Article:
Lucas Monaco: Artwork   [ home ] Back to Documents [ email me ]

LA VOZ Nueva NOVEMBER 12, 2008


Defining the line between...

A single horizontal line can represent so many concepts ­ the horizon, a time line or the boundary between two separate areas or entities. The current exhibit at Museo de las Américas has asked five distinct fine artists from the U.S. and Latin America to explore this concept in an exhibit titled appropriately Fine Line, on display through Feb. 15, 2009.

The artists include Lucas Monaco (U.S.), Maximo Gonzales (Argentina) Ricardo Rendon (Mexico), Mauro Ariel Koliva (Argentina) and Carlos Capelán (Uruguay). Lucas Monaco is based out of New York City and his works focus about organic objects and architecture. He took this assign- ment quite seriously depicting the horizon of cityscapes. His work literally compares the constructs of man to those of nature. The topographic canyons he delineates resemble those of nature when seen from a distance - concrete river highways connect vast urban canyons. Though we usually think of our- selves as distinct and separate from nature, humans, as a species, are part of nature too.

Ricardo Rendón lives and works in Mexico City as a professor of multimedia at the Escuela Nacional de Escultura, Pintura y Grabado. In an installation for this exhibit he uses the horizontal line to connect various systems and operations, creating the move- ment and flow of ideas or concepts. Black screws mounted in the wall depict interrelat- ed and independent apparati and a temporal progression. His work may be perceived as either cellular, mundane or even cosmic depending on the perspective of the viewer.

Rendón also contrasts the lines of nature with the lines of man by burning into the natural grain of wood. Most of these efforts address the construction process and its apparent perversion of nature.

Maximo Gonzales, known for his use of currency in his compositions, uses nails with peso-covered heads to create a fanciful installation open to a wide array of interpre- tations. Is it a smoldering forest wafting wisps of smoke into the sky or leaves falling to collect in jagged piles? Is it a dust devil forming over the plains or the pins marking the site of every Wal-Mart in North America? Your guess, dear reader, is every bit as good as ours. He also contributed an installa- tion piece titled School of Rats in which the school seems to spit out humans into waiting safety nets while television creates rodents who slowly form into regimented cadres.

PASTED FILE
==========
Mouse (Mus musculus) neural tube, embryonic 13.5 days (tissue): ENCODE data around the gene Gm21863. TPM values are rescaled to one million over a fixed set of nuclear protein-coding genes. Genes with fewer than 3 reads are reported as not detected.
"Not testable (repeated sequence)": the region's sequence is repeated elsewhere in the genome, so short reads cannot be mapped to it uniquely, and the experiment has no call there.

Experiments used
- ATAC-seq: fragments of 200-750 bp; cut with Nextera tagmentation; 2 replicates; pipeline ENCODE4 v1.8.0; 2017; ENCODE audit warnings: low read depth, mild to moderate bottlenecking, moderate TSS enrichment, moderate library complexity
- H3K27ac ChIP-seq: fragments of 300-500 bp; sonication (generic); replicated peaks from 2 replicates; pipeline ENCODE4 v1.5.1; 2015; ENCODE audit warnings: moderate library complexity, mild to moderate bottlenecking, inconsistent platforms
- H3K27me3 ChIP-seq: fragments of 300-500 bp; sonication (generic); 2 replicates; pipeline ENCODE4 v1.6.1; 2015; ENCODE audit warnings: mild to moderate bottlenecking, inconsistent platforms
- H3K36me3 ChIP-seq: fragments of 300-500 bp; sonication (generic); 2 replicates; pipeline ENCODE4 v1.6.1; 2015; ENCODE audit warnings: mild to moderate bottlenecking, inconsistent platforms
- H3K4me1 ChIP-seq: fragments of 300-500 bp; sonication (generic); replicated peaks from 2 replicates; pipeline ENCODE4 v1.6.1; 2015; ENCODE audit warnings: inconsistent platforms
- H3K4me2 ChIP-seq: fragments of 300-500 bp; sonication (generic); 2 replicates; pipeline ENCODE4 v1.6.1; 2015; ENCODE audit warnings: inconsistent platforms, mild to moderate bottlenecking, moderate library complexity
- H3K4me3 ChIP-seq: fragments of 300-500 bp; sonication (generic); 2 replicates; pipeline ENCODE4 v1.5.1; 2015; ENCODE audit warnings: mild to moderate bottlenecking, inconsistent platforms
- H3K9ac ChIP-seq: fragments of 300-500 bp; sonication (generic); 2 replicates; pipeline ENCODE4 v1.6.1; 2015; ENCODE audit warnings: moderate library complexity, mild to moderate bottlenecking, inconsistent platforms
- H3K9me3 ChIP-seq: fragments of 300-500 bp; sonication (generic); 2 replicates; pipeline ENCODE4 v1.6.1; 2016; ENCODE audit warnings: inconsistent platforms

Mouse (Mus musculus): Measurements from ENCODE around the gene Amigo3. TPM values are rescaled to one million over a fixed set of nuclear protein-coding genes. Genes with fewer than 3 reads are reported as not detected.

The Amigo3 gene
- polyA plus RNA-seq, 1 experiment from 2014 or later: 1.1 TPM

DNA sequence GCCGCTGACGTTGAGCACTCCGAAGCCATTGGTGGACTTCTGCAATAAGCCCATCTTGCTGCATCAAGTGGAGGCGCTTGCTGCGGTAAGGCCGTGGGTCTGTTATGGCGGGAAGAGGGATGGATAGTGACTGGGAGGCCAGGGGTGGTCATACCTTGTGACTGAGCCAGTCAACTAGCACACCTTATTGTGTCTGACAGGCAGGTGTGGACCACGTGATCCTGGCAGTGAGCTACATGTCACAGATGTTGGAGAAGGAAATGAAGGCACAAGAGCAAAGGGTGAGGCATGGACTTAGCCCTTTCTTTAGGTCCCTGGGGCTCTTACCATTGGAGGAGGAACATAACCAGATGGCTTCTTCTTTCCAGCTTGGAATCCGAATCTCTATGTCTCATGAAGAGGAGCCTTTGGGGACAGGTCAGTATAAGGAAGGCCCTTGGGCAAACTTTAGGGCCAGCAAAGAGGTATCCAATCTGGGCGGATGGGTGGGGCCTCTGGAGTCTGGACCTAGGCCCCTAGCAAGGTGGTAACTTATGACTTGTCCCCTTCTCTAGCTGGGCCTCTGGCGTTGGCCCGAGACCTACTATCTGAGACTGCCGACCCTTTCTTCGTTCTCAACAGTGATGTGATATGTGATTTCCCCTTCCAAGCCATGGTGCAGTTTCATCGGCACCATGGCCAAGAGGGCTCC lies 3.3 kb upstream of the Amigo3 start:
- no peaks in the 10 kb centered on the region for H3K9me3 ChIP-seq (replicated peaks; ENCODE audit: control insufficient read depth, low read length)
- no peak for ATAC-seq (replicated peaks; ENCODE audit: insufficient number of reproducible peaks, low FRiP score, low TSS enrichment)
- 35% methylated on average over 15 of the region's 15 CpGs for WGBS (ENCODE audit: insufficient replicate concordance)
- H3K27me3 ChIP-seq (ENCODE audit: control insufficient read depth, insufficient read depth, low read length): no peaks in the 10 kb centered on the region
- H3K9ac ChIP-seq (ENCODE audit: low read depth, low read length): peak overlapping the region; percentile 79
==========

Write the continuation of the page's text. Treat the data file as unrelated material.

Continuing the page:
Mauro Ariel Koliva is a licensed artist in plastic arts. He crosses a line dividing reality from fantasy with a series depicting the clothing of mon- sters ­ after all, what does a mutant wear in inclement weather? Inquiring minds want to know!

Koliva also created the most col- orful and striking piece of the exhibit titled Below the Line. If the art is on the wall, he has disemboweled it, spilling its plasticene guts all over a shelf and the floor below. Or perhaps it is a dimen- sional rift through which someone is tossing their medical wastes? Any conclusions are entirely left to the viewer.

Carlos Capelán currently splits his time between Sweden and Costa Rica. His work uses a multitude of lines to address complex social and psychological issues such as men- tal disorders and social dehumanization. Similar to these social ills, focusing too closely on his works will make your head hurt.

All in all, kudos are due to executive director and curator Patty Ortiz for a thought provoking and emotionally stimulating exhibit. Sometime over the next three months make a beeline to the Museo and draw your own conclusions from the ele- ments comprising Fine Line.

For more information call 303-571-4401.